After the intermission, “July” (directed by Tonia Sina and Lee Liebeskind) also features the ensemble in a jumbled, chaotic and ultimately joyful piece about a young man who yearns to make his mark and is ultimately encouraged by the spirits of others who were there in the room before him.
“August” (directed by Kelly Colburn) is the only piece in the whole work that strikes a sour note. It features a stentorious narrator, which seems out of keeping with the other, mostly wordless scenes. It is clearly meant as an over-the-top horror-comedy, and the actors (Linda Bard and Paz Lopez) do supply some laughs, but when things get grisly, it is hard to recall why we are laughing. Strangely enough, for a supposedly funny piece, it is the only one of the night that contains no glimmer of hope.
“September” (directed by Aria Velz) is perhaps the most traditional, almost Plaza Suite-like scene of the evening. In bringing four siblings (Finley, Halsey, Key, and Nakamura) together to vie for their grandmother’s legacy, it seems to have come from the bottom drawer of an old sketch-comedy show. In turns silly, contrived and sappy, it seems strangely out of tune with the genuine emotion and real human problems that mark the rest of the scenes.
“October” (directed by Aria Velz, written with KJ Moran) returns to the evening’s themes of genuine emotion and joy in its depiction of a lesbian couple (Linda Bard and Madeline Key) struggling with the choice of staying in the closet or coming out as a married couple in pre-marriage-equality America. It adds to the artistic repertoire of the evening a gorgeous cello solo by Bard.
“November” (directed by Lee Liebeskind) makes the most stunning use in the show of the expressive language of dance. In depicting a distraught man (the amazingly versatile James Finley) mourning the loss of his brother (Jordan Clark Halsey), choreographer Tiffanie Horner creates a pas de deux that exquisitely captures the depths of grief and love.
“December” (directed by Lee Liebeskind, written with Nerissa Hart) brings the whole show full-circle. Set on New Year’s Eve, 2003, it features the entire ensemble at a party, clearly enjoying themselves, showing hints of relationships past and future. Breaks in the narrative through lighting and projections show that all is not well with the hostess, though. Her dilemma and how she resolves it mesh very cleverly with the through-story that has linked the entire evening, that of the cleaning crew (Julieta Gozalo and Erin Denman) who have been cleaning up (sort of) after all the guests’ shenanigans and dealing with their own issues through the entire year. Making these thankless workers behind the scenes the ultimate heroes of the piece is emblematic of the grit, heart, and hope that infuses the entire show.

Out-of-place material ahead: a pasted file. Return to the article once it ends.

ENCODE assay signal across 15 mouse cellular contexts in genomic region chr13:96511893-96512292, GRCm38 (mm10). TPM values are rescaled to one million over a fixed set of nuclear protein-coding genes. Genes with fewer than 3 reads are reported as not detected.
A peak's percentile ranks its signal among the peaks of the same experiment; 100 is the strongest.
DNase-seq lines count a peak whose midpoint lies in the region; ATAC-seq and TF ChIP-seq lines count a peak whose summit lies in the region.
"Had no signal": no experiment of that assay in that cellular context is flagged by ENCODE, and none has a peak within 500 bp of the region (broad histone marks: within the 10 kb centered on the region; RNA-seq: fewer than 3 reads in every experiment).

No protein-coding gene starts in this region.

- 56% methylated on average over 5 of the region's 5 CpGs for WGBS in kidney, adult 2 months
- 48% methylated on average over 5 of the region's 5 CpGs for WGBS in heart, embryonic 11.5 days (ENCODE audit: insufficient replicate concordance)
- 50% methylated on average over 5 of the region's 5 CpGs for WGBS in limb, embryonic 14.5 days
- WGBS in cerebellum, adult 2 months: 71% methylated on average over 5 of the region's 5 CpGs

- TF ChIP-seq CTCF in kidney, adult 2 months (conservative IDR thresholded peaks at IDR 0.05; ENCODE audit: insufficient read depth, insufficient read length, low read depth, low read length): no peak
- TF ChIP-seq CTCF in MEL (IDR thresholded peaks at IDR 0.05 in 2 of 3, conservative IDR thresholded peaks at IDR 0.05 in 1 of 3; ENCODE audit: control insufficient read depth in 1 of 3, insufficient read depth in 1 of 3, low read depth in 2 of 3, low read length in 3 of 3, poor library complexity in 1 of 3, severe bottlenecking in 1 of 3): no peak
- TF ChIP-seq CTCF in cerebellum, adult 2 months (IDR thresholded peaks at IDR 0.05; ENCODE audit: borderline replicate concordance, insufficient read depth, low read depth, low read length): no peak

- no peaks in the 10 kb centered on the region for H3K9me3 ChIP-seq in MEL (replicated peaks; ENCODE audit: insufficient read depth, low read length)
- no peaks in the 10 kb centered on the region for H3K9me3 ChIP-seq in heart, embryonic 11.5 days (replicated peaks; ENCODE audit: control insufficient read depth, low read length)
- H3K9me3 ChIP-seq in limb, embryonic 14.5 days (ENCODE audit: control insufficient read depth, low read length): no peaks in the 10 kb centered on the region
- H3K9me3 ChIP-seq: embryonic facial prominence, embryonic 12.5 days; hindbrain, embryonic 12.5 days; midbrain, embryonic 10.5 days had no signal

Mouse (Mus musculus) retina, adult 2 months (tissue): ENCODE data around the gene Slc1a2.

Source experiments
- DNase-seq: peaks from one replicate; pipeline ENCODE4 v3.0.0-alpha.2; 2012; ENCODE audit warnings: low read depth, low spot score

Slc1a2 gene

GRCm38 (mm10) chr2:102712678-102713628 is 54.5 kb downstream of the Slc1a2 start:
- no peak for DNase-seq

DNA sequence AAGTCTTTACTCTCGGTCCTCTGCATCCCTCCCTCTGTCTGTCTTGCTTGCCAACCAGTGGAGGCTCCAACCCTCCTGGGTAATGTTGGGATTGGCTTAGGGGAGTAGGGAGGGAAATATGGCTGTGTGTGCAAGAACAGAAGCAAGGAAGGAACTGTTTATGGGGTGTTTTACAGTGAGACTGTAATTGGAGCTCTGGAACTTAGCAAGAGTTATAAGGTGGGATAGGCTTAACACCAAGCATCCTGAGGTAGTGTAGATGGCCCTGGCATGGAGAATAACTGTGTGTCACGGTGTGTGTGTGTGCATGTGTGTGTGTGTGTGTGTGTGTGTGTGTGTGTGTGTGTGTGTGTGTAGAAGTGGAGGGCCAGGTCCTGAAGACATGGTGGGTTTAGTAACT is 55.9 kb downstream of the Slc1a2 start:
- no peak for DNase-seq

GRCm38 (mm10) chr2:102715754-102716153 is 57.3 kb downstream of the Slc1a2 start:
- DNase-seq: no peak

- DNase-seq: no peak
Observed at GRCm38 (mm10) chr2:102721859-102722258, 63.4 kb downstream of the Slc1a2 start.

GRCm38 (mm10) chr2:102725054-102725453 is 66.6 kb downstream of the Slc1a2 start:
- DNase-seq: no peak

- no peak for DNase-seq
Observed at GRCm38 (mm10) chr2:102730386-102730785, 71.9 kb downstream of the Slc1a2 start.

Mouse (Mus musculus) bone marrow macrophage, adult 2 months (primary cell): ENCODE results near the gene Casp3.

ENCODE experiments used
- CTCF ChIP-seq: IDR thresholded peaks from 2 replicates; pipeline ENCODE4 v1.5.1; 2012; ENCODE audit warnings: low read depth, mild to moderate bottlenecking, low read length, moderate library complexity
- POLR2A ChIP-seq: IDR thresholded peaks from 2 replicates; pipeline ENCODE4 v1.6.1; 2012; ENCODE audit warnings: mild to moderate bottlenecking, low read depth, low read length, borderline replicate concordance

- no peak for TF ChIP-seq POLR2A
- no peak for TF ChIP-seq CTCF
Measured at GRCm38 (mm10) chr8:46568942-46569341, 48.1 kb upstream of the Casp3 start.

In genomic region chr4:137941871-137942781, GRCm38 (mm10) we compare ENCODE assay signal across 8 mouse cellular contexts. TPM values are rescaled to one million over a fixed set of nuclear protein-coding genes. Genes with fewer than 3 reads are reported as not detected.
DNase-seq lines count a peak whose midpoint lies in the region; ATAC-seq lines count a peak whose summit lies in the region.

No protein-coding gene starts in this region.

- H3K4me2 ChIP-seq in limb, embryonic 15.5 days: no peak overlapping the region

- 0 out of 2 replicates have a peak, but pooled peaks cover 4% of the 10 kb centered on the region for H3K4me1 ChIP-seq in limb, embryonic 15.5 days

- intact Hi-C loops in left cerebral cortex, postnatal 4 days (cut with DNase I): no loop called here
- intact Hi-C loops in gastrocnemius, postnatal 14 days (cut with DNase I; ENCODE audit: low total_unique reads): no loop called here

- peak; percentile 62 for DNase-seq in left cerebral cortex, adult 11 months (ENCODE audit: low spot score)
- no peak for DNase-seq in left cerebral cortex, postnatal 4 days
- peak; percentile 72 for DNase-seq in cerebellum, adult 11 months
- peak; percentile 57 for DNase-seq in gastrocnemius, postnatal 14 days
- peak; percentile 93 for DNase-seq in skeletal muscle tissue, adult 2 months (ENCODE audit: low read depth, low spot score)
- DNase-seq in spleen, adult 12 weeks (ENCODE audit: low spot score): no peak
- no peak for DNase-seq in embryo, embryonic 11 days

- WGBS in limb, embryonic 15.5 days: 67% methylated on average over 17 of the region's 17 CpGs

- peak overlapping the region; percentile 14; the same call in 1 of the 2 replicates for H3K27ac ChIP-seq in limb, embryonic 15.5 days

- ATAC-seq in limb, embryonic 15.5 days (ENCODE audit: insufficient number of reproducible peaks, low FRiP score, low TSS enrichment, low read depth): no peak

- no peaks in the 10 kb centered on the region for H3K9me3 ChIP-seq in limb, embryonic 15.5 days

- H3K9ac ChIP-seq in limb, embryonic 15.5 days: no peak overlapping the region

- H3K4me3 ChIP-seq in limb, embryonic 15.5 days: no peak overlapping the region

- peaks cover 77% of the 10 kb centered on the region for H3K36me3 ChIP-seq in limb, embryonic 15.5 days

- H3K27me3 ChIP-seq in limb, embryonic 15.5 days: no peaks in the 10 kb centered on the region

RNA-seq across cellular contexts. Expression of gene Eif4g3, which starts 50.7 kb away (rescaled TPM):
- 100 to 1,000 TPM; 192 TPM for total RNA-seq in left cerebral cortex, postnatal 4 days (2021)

All in all, Crystal Creek Motel is an amazing piece of theater, combining words, music, projection, stagecraft, dance and most of all first-rate, versatile, physical acting into a breathtaking whole. Check in soon. I promise you will enjoy your stay.
Running Time: Approximately 2 hrs 30 minutes, with one intermission.
Crystal Creek Motel, presented by Flying V Theatre, plays through Saturday, November 2, 2019, at The Silver Spring Black Box Theater, 8641 Colesville Road, Silver Spring, MD. Thursdays, Fridays, Saturdays at 8 pm, Saturday Matinees at 2 pm, Sunday Matinees at 4 pm, Industry nights Monday 10/21 and 10/28 at 8 pm. Purchase tickets online.
Note: Crystal Creek Motel contains themes that may be upsetting for some viewers or unsuitable for children, including sex, drug use, suicidal ideation, and human trafficking.